Spain’s Constitutional Court on Monday suspended the Catalonian independence referendum that had been scheduled for Nov. 9 to decide the future of the northeastern region. While the court's decision to agree to hear a legal challenge brought by Spain's government — which says the referendum is unconstitutional — automatically suspended the vote, local officials have vowed to press ahead with their independence efforts. The referendum is expected to include a two-part question, “Do you want Catalonia to become a state? If yes, do you want that state to be independent?” The vote would determine whether Catalonia maintains the status quo, forms a state but remains part of Spain or becomes completely independent. A final court ruling on the case could take years.
Here are the basic issues behind the Catalonian independence movement:
Why the push for independence?
Catalonia’s appeal for independence stems from a wide range of issues — the most notable of which are cultural and economic.
Catalans who support independence believe that the taxes residents pay to Spain’s central government are not commensurate with the benefits the region receives. That sentiment has been heightened by rising unemployment and debt resulting from the global financial crisis — especially as Madrid focuses on bolstering poorer regions of the country.
Identity politics also play a role in Catalonia’s push for independence. Residents speak Catalan, a language previously banned under the long dictatorial rule of Francisco Franco in the middle of the 20th century. They have invested great effort in protecting their language and culture, which have contributed to the creation of a strong national identity.
Is the independence referendum supported by Catalans?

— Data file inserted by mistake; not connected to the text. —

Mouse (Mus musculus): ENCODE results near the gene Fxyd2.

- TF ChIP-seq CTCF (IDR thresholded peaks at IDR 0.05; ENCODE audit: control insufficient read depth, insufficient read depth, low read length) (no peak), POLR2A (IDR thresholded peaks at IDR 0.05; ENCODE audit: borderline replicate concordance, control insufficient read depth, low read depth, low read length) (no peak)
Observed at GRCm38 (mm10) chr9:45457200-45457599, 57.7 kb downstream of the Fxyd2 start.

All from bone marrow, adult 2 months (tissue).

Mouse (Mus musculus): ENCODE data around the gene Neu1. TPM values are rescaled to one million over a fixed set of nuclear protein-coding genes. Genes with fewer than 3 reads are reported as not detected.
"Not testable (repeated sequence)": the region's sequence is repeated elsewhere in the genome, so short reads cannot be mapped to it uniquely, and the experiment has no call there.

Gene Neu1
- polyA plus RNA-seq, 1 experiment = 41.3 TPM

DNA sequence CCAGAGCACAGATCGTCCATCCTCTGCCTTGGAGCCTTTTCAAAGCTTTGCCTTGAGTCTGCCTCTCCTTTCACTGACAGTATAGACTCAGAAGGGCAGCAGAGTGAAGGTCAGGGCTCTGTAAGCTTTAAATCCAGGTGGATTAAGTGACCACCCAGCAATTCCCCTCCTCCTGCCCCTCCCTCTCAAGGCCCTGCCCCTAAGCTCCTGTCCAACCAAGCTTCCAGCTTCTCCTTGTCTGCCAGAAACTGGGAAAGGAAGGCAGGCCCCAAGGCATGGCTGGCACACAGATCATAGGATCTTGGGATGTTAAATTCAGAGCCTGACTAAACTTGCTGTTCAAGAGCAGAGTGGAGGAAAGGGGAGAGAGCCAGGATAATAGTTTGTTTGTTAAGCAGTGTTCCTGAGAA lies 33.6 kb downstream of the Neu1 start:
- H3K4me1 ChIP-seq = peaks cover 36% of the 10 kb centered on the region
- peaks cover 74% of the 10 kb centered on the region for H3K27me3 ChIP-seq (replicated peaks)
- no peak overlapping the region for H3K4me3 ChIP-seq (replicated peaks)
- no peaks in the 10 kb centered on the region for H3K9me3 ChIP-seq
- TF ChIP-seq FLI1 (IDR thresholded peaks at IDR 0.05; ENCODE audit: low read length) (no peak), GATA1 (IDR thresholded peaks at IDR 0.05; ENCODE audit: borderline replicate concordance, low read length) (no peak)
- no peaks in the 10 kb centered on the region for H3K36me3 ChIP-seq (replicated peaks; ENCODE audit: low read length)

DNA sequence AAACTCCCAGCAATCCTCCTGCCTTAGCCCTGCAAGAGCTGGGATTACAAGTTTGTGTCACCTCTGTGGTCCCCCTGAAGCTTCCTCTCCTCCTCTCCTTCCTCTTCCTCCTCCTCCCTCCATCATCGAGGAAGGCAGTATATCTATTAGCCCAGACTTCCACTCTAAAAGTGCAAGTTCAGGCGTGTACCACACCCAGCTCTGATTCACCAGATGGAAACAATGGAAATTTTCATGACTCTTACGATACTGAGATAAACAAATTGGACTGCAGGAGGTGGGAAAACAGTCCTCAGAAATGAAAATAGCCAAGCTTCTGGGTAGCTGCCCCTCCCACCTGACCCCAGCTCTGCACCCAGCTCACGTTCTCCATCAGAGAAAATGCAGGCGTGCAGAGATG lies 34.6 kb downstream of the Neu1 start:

Most Catalans favor holding a referendum, according to poll results released in March by the Center of Opinion Studies (COS), which is run by the Catalan government. But they are divided in their support for independence. An April COS poll indicated that 47 percent of the region’s population favored independence and 28 percent were against it.
However, the pro-independence numbers dipped when Catalans were informed that a Catalonian state would remain outside the European Union. A recent poll by Metroscopia showed that only 38 percent would vote for independence if that meant life outside the EU.
What does Spain think?
Madrid opposes the independence referendum. Prime Minister Mariano Rajoy recently said it “divides Catalans” and “alienates them from Europe and the rest of Spain.”
What’s more, the Spanish government says that holding a referendum would amount to a violation of Spain’s constitution and that any decision on national sovereignty issues requires the consultation and approval of the majority of Spaniards, not just a single region.
Given its ongoing economic recovery and unemployment woes, Spain would suffer a significant economic hit if Catalonia — which accounts for 20 percent of the country’s economy — were to become independent. “A separate Catalan state would devastate an already struggling Spain economically,” The New Republic wrote earlier this month.
Similarities and differences with Scottish vote
Reports indicate that Scotland’s recent experience with holding an independence referendum and its close result have boosted hopes of those who favor Catalonia’s independence.
While the Scottish referendum had the backing of the Westminster government, which agreed to accept the results regardless of the outcome, the Spanish constitution prohibits independence referendums. Catalonia adopted nation status in 2006, but Madrid’s Constitutional Court dismissed the effort.
Artur Mas, Catalonia’s regional president, recently said that Scotland still provided “a great lesson in democracy.” He has vowed to let Catalans vote on breaking with Spain.